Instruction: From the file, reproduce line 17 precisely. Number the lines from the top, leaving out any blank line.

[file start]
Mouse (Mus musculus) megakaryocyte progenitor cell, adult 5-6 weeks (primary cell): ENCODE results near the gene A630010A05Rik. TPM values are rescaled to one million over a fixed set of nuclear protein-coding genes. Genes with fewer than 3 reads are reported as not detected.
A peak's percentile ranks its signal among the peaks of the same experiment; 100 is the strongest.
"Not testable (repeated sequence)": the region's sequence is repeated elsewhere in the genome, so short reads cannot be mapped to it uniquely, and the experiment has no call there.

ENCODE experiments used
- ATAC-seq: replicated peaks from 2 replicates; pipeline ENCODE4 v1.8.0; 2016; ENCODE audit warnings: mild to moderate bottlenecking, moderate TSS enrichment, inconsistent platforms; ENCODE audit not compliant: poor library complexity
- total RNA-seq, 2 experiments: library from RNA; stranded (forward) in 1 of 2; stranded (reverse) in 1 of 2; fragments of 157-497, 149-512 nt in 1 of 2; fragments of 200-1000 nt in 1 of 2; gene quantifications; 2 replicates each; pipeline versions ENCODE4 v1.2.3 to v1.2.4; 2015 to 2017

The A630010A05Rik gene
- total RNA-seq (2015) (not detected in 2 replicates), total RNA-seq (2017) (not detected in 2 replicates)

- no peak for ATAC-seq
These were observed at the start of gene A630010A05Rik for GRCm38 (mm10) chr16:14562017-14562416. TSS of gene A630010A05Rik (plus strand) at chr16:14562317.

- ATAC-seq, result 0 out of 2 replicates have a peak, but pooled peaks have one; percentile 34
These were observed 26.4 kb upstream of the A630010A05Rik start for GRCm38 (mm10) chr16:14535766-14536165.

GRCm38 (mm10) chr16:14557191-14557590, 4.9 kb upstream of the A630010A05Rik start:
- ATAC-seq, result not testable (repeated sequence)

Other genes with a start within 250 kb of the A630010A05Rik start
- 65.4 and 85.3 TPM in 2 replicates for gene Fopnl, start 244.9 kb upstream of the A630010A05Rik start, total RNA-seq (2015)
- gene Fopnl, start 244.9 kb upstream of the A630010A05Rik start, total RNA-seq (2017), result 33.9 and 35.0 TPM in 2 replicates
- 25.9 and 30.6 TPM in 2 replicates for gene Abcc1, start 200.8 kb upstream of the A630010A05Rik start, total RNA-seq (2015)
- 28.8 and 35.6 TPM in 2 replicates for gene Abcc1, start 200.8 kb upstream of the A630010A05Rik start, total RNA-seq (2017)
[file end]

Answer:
- gene Fopnl, start 244.9 kb upstream of the A630010A05Rik start, total RNA-seq (2017), result 33.9 and 35.0 TPM in 2 replicates